For traditional licensing, all States require a bachelorís degree and the completion of an approved teacher preparation program with a prescribed number of subject and education credits and supervised practice teaching. However, many States require a masterís degree in special education, involving at least 1 year of additional course work, including a specialization, beyond the bachelorís degree. Often a prospective teacher must pass a professional assessment test as well. Some States have reciprocity agreements allowing special education teachers to transfer their licenses from one State to another, but many others still require that experienced teachers reapply and pass licensing requirements to work in the State.

Many states also offer alternative routes to licensing, since there are not enough graduates from education programs to meet the needs of most schools. Alternative licensure programs are intended to attract people into teaching who do not fulfill traditional licensing standards, including recent college graduates who did not complete education programs and those changing from another career to teaching. Requirements vary by State, but generally require holding a bachelorís degree, successfully accomplishing a period of supervised preparation and induction, and passing an assessment test. In some programs, individuals begin teaching quickly under a provisional license and can obtain a regular license after teaching under the supervision of licensed teachers for a period of 1 to 2 years and completing required education courses.

Many colleges and universities across the United States offer programs in special education at the undergraduate, masterís, and doctoral degree levels. Special education teachers usually undergo longer periods of training than do general education teachers. Most bachelorís degree programs are 4-year programs that include general and specialized courses in special education. However, an increasing number of institutions are requiring a 5th year or other graduate-level preparation. Among the courses offered are educational psychology, legal issues of special education, and child growth and development; programs also include courses imparting knowledge and skills needed for teaching students with disabilities. Some programs require specialization, while others offer generalized special education degrees or a course of study in several specialized areas. The last year of the program usually is spent student teaching in a classroom supervised by a certified teacher.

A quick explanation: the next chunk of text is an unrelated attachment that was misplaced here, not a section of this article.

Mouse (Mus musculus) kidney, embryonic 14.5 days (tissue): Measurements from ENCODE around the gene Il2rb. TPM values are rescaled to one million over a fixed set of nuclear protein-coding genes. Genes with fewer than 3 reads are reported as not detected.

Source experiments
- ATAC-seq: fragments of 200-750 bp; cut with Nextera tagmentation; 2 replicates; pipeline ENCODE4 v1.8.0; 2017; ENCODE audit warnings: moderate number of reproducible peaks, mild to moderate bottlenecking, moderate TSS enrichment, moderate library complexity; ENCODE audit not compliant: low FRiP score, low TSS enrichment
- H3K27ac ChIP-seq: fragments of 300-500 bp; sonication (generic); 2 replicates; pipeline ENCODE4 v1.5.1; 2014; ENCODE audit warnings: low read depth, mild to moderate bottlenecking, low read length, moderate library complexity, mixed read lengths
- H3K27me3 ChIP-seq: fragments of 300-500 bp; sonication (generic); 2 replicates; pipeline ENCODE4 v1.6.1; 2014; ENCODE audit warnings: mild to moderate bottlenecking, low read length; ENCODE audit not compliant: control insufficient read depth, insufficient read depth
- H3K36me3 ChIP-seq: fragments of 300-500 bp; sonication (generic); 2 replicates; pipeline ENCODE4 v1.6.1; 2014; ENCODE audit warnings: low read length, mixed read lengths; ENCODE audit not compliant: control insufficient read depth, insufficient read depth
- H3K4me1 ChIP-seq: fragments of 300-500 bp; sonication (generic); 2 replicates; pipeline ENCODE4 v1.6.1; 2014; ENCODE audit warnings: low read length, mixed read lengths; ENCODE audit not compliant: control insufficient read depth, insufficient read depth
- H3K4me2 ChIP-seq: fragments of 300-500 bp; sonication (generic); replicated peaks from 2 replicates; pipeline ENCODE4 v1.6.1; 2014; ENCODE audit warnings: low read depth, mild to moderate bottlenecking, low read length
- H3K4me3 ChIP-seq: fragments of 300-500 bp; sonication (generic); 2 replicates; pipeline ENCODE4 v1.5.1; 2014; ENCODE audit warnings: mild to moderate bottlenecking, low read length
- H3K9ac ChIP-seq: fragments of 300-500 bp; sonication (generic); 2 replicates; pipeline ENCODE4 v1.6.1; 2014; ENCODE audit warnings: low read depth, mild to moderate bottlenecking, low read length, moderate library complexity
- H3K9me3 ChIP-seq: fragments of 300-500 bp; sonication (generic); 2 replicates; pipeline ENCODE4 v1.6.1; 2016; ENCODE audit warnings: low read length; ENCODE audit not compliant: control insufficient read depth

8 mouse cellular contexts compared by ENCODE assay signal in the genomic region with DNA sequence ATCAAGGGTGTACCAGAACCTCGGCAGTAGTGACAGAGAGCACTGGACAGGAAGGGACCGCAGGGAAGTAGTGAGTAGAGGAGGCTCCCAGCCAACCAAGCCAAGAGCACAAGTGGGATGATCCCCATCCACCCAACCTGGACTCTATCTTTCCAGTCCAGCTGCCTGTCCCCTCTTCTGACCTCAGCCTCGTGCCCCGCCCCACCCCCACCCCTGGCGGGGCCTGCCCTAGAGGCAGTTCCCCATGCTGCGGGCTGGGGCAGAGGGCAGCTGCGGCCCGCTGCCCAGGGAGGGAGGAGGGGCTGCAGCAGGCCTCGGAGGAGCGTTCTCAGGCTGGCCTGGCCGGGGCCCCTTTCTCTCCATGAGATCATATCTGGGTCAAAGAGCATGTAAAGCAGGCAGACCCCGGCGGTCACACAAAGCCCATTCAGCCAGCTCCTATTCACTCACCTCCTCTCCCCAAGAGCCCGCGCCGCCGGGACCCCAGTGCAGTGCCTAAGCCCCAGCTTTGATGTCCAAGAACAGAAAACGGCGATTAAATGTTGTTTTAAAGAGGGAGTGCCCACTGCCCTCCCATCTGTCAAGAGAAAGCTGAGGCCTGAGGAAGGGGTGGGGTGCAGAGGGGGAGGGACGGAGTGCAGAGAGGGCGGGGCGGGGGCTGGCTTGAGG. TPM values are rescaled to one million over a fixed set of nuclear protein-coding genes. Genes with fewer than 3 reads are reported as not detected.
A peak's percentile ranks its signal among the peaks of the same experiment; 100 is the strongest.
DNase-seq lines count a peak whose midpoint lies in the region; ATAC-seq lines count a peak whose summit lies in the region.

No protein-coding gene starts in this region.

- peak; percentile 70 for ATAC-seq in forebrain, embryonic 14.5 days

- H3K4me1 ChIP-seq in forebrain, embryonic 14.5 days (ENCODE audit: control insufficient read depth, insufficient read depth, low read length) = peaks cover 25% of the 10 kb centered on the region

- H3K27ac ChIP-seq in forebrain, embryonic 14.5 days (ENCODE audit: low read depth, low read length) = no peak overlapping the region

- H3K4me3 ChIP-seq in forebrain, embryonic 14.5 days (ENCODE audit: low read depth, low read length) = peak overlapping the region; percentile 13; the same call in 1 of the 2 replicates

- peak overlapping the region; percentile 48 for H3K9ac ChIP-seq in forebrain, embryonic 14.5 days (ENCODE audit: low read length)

Special education teachers must be patient, able to motivate students, understanding of their studentsí special needs, and accepting of differences in others. Teachers must be creative and apply different types of teaching methods to reach students who are having difficulty learning. Communication and cooperation are essential skills, because special education teachers spend a great deal of time interacting with others, including students, parents, and school faculty and administrators.

Special education teachers can advance to become supervisors or administrators. They may also earn advanced degrees and become instructors in colleges that prepare others to teach special education. In some school systems, highly experienced teachers can become mentors to less experienced ones, providing guidance to those teachers while maintaining a light teaching load.


Special education teachers held a total of about 441,000 jobs in 2004. A great majority, about 90 percent, work in public schools. Another 6 percent work at private schools. Almost half work in elementary schools. A few worked for individual and social assistance agencies or residential facilities, or in homebound or hospital environments.

Job Outlook

Employment of special education teachers is expected to increase faster than the average for all occupations through 2014. Although student enrollments are expected to grow only slowly, additional positions for these workers will be created by continued increases in the number of special education students needing services, by legislation emphasizing training and employment for individuals with disabilities, and by educational reforms requiring higher standards for graduation. In addition to job openings resulting from growth, a large number of openings will result from the need to replace special education teachers who switch to teaching general education, change careers altogether, or retire. At the same time, many school districts report difficulty finding sufficient numbers of qualified teachers. As a result, special education teachers should have excellent job prospects.